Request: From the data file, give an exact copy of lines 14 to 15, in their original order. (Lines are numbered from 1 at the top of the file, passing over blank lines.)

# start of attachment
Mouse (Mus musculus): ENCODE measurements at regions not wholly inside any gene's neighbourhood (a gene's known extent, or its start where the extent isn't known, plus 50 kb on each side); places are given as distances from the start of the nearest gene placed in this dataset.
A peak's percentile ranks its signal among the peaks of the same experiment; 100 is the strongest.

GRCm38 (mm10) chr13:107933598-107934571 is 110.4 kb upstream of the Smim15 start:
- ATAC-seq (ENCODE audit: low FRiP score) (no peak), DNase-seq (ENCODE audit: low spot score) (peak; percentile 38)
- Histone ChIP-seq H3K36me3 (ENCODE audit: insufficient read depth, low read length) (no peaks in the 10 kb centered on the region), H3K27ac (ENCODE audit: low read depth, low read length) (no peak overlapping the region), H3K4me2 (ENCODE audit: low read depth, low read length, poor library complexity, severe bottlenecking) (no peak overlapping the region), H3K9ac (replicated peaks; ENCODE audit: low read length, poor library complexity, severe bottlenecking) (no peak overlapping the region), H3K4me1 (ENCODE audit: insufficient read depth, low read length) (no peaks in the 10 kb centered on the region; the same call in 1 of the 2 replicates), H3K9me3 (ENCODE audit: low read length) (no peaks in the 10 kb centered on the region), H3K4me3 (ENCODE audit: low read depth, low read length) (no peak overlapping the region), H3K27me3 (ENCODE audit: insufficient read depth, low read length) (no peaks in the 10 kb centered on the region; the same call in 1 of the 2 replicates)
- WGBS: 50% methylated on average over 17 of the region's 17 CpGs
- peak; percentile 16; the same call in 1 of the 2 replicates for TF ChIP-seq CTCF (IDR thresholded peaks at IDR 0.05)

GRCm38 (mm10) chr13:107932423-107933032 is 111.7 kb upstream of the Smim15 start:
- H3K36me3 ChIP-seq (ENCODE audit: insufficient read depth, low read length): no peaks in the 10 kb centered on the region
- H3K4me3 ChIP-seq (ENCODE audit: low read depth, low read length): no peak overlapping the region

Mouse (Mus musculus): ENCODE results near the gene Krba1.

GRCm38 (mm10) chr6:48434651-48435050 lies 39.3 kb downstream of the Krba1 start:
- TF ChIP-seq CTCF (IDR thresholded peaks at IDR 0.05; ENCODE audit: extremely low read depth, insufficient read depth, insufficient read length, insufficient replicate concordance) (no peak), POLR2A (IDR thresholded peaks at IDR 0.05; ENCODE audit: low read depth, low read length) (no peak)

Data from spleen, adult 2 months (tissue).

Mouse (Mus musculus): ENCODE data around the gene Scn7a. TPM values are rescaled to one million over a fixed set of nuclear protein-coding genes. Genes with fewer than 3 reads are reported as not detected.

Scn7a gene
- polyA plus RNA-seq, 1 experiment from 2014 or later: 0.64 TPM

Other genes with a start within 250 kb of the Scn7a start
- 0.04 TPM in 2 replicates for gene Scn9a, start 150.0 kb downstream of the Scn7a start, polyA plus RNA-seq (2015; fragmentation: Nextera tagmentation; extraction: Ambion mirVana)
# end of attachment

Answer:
Data from spleen, adult 2 months (tissue).

Mouse (Mus musculus): ENCODE data around the gene Scn7a. TPM values are rescaled to one million over a fixed set of nuclear protein-coding genes. Genes with fewer than 3 reads are reported as not detected.